We can estimate that the average human being spends 26 years of their life sleeping and 7 years of their life trying to fall asleep.
Sleeping is important. If you were awake all the time, you would die. But sleep has also taught us a dangerous lesson. And that’s that sleeping in bed is more comfortable than facing the day.
We have to wake up. Each day, we must sound the alarm, rally this troop, and march into the world of the awake.
Waking up means facing the timeless, unchanging reality of right now. It’s opening your eyes and looking honestly at who you are and where you are. It’s opening our eyes and looking honestly at who we are and where we are.
Waking up is difficult because it might mean realizing the toxicity of our thoughts, the ignorance of our politics, the collateral damage of our lifestyle, or the mess of our everything. We want to believe that we are fully awake, clear-thinking individuals who are right.
But often we’re not. I’m not.
We may feel as though we live in a safe home and in a safe country, with friends, cultural interests, money in the bank, and a bright future. And those things may be true. But they’re not the realist reality.
We can choose to wake up and face reality, but more often than not, an alarm — a chaotic, disruptive, life-changing moment — does that for us. This pandemic may be one of those for you.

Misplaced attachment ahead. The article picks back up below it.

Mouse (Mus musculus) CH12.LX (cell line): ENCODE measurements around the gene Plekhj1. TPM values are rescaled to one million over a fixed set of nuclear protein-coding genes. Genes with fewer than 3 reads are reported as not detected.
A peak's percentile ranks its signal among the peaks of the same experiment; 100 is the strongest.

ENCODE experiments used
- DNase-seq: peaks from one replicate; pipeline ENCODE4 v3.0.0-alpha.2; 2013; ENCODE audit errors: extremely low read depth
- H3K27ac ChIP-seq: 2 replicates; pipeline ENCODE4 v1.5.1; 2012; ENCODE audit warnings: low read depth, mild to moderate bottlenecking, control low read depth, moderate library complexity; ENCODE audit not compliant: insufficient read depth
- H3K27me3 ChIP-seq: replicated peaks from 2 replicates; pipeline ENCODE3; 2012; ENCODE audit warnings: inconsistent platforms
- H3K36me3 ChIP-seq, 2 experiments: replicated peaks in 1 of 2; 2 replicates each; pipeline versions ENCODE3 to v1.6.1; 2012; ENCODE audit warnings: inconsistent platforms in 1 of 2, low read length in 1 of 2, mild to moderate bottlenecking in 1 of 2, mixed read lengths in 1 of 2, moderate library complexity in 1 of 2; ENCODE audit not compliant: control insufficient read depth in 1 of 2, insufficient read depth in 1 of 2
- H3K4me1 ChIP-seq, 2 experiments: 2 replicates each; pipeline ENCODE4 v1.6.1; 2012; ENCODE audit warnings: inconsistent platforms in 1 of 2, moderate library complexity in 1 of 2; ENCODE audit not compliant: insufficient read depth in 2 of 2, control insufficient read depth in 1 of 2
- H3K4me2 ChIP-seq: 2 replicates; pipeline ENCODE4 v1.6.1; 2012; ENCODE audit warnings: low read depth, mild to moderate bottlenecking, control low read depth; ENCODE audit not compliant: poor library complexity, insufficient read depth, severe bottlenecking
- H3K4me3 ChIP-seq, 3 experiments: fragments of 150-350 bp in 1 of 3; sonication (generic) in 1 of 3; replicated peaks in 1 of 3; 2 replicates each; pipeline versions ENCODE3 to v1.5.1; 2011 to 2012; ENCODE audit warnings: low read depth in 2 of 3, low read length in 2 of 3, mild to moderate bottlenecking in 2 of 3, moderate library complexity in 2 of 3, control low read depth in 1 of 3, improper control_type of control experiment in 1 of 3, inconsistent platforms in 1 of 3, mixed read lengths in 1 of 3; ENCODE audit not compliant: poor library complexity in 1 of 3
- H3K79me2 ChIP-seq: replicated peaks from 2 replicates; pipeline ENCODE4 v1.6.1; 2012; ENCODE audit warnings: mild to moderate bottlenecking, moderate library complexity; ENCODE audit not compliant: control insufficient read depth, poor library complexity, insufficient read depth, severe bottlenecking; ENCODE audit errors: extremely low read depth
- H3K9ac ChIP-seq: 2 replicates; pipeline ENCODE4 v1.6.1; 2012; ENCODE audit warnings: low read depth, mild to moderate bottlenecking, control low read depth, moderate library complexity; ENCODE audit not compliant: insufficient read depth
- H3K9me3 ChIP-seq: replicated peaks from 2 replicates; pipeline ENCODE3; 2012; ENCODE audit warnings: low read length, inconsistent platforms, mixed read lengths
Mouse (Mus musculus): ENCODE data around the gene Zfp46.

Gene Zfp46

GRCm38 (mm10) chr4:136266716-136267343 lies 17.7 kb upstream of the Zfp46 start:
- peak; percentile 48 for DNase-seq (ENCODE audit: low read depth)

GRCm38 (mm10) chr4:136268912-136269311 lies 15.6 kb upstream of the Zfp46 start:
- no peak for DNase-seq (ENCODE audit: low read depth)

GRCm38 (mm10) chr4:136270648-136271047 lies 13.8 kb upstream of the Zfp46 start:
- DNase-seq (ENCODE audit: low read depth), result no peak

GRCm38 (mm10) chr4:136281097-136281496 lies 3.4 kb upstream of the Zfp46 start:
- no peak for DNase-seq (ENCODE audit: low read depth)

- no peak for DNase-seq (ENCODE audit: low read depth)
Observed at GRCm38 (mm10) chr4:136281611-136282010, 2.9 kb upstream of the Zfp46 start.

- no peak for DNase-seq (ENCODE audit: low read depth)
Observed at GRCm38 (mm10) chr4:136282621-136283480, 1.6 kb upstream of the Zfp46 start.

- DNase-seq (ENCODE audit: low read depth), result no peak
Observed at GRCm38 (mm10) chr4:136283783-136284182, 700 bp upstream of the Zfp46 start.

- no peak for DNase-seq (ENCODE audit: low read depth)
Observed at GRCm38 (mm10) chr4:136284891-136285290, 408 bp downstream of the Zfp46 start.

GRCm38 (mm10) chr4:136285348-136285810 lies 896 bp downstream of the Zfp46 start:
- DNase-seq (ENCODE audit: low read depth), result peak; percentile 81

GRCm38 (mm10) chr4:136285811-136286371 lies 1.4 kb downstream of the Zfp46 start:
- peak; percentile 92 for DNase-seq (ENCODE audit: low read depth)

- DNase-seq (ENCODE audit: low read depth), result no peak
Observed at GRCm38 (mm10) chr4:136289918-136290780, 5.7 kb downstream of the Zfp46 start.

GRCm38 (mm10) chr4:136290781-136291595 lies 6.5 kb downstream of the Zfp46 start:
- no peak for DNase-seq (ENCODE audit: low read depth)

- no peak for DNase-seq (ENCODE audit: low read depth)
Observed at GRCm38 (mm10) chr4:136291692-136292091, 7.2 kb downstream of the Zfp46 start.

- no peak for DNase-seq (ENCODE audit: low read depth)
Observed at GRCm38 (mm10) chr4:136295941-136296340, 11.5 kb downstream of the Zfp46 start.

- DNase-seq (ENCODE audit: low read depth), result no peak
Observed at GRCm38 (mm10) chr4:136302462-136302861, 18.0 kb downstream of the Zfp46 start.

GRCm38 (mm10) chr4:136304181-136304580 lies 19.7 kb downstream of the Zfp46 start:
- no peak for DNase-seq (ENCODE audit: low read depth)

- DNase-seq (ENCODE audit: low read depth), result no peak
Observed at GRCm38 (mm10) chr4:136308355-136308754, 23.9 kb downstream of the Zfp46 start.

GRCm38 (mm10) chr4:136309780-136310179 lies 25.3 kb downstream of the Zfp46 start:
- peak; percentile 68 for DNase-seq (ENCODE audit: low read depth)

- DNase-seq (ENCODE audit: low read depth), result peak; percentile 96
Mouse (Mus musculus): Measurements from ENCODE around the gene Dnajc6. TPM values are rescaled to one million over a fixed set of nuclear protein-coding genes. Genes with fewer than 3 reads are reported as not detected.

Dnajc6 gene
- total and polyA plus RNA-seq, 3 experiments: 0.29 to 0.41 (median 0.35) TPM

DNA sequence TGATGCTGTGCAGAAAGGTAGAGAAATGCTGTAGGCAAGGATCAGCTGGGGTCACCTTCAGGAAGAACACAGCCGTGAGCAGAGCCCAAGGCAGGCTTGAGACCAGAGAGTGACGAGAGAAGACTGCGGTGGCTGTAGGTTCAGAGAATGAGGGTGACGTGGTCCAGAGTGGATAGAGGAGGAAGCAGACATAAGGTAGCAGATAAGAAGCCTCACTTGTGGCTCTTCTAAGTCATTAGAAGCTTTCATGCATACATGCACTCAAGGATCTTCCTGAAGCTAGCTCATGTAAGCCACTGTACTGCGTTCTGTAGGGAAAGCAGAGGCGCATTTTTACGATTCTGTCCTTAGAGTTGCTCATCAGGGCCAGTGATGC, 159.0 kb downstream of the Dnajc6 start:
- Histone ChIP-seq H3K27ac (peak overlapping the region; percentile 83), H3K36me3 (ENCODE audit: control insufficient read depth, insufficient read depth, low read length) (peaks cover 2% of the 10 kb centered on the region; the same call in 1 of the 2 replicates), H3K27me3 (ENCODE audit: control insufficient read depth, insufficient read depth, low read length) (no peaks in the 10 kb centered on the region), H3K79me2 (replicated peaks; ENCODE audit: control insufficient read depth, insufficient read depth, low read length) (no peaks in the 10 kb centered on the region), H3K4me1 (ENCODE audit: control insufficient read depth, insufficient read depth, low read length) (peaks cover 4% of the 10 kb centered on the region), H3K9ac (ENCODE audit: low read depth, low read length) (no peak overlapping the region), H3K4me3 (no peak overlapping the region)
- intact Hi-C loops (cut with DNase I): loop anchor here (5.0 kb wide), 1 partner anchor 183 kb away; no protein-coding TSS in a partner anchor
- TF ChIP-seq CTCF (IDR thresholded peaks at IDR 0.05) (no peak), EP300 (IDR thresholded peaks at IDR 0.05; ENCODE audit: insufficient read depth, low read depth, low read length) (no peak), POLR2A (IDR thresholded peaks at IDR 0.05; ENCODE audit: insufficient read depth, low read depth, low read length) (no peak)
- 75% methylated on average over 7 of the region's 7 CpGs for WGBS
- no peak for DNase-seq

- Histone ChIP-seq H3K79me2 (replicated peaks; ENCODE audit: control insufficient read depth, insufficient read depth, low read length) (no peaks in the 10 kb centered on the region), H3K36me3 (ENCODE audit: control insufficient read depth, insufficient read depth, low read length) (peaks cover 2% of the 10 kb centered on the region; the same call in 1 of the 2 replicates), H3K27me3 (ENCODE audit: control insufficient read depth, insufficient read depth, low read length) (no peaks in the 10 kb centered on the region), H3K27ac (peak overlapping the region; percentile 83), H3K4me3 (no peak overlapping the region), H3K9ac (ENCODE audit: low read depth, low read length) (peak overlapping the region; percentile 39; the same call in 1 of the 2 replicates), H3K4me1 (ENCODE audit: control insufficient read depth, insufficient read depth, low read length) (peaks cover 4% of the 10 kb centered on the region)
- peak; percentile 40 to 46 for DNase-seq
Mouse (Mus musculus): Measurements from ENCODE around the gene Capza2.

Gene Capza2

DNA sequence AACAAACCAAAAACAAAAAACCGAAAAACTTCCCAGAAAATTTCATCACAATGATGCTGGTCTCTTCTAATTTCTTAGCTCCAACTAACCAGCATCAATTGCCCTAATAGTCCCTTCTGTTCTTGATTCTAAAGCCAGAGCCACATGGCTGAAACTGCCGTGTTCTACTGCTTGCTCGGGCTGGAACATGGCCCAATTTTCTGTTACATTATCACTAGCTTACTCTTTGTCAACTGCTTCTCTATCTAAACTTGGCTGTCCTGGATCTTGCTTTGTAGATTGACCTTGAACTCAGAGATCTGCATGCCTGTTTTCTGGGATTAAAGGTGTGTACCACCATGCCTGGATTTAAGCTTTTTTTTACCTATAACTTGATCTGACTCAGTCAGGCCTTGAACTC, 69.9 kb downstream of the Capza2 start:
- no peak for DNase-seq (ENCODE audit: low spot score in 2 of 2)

The history of life on our planet shows that life is fragile, unstable, and unpromised.
“You’re on Earth. There’s no cure for that.”
― Samuel Beckett
Our present pandemic might be a paradigm-shifting moment for you, bringing the reality of (your) life more into focus. It may be opening your eyes to the fact that we are, literally, 7.8 billion people trying to survive (and sometimes thrive) on a miraculous planet spinning near a burning star where, sometimes, things go wrong.
Each day is an opportunity to do the very hard work of waking up to who we are and where we are. Waking up is a war. It’s not fun. I’ve been going through my own string of alarm-induced wake-ups over the last few years. But we only have one life on this planet. We might as well not sleep the whole time.
There’s something heroic about a human being living in the full, unadorned reality of their life — the good, the bad, the ugly… the real. So, remember… sleep is important, but at some point, it’s time to wake up.
That’s day 4. I hope you’re safe and well.